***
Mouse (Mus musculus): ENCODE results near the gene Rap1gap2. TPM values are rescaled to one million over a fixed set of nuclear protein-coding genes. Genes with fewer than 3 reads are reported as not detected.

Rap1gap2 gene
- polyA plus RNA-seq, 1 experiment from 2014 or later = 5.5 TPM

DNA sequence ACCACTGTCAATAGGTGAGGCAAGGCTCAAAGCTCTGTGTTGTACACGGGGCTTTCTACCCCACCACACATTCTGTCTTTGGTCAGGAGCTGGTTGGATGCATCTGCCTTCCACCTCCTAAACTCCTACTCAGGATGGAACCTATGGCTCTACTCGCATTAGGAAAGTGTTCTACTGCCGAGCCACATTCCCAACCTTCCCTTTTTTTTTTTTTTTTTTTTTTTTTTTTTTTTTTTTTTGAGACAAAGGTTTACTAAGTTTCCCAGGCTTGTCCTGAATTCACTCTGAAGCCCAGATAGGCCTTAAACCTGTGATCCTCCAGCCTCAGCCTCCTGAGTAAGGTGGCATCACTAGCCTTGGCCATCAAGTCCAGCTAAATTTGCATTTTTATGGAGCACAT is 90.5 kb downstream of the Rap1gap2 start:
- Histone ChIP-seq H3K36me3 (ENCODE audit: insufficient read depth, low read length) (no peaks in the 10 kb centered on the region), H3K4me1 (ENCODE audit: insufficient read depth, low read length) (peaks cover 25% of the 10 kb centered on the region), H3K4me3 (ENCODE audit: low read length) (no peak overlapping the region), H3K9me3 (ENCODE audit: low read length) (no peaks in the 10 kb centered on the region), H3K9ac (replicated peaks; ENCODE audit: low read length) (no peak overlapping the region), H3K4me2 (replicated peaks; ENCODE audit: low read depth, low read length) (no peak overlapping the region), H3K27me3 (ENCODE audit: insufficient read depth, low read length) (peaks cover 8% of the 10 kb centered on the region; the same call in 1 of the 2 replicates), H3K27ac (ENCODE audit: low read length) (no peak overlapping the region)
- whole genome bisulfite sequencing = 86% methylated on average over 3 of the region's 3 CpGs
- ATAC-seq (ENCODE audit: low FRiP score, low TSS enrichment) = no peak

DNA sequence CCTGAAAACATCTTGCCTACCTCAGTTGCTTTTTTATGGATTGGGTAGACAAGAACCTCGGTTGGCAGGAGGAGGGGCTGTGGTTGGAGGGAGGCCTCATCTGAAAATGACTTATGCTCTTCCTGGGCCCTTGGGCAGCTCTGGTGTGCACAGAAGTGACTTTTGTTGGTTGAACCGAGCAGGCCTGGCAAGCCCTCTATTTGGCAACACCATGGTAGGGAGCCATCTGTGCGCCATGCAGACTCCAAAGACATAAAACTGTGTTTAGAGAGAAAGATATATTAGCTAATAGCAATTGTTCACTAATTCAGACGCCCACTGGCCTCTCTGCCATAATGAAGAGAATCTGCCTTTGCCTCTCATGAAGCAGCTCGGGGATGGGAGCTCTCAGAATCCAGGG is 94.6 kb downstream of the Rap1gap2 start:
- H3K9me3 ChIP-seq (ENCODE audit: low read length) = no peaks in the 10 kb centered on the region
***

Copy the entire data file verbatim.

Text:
Mouse (Mus musculus): ENCODE results near the gene Rap1gap2. TPM values are rescaled to one million over a fixed set of nuclear protein-coding genes. Genes with fewer than 3 reads are reported as not detected.

Rap1gap2 gene
- polyA plus RNA-seq, 1 experiment from 2014 or later = 5.5 TPM

DNA sequence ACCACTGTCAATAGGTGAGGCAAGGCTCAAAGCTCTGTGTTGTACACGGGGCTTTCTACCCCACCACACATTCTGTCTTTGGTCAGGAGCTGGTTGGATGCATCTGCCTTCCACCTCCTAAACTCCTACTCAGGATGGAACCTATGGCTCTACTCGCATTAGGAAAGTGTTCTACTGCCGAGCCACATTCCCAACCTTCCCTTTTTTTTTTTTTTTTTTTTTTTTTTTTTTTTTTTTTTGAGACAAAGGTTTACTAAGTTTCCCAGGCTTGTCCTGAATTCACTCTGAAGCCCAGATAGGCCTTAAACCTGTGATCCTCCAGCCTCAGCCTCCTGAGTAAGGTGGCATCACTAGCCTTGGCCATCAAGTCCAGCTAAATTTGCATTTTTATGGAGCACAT is 90.5 kb downstream of the Rap1gap2 start:
- Histone ChIP-seq H3K36me3 (ENCODE audit: insufficient read depth, low read length) (no peaks in the 10 kb centered on the region), H3K4me1 (ENCODE audit: insufficient read depth, low read length) (peaks cover 25% of the 10 kb centered on the region), H3K4me3 (ENCODE audit: low read length) (no peak overlapping the region), H3K9me3 (ENCODE audit: low read length) (no peaks in the 10 kb centered on the region), H3K9ac (replicated peaks; ENCODE audit: low read length) (no peak overlapping the region), H3K4me2 (replicated peaks; ENCODE audit: low read depth, low read length) (no peak overlapping the region), H3K27me3 (ENCODE audit: insufficient read depth, low read length) (peaks cover 8% of the 10 kb centered on the region; the same call in 1 of the 2 replicates), H3K27ac (ENCODE audit: low read length) (no peak overlapping the region)
- whole genome bisulfite sequencing = 86% methylated on average over 3 of the region's 3 CpGs
- ATAC-seq (ENCODE audit: low FRiP score, low TSS enrichment) = no peak

DNA sequence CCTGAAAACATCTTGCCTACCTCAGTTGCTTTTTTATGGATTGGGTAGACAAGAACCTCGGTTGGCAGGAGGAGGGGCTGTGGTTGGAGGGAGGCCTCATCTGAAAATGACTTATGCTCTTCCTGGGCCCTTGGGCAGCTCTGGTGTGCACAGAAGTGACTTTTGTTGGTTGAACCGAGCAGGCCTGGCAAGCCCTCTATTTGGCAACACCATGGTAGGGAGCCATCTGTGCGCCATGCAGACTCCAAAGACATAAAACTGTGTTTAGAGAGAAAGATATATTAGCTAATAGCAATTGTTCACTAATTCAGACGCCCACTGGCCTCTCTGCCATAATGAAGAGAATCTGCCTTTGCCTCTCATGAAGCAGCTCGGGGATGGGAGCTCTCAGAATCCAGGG is 94.6 kb downstream of the Rap1gap2 start:
- H3K9me3 ChIP-seq (ENCODE audit: low read length) = no peaks in the 10 kb centered on the region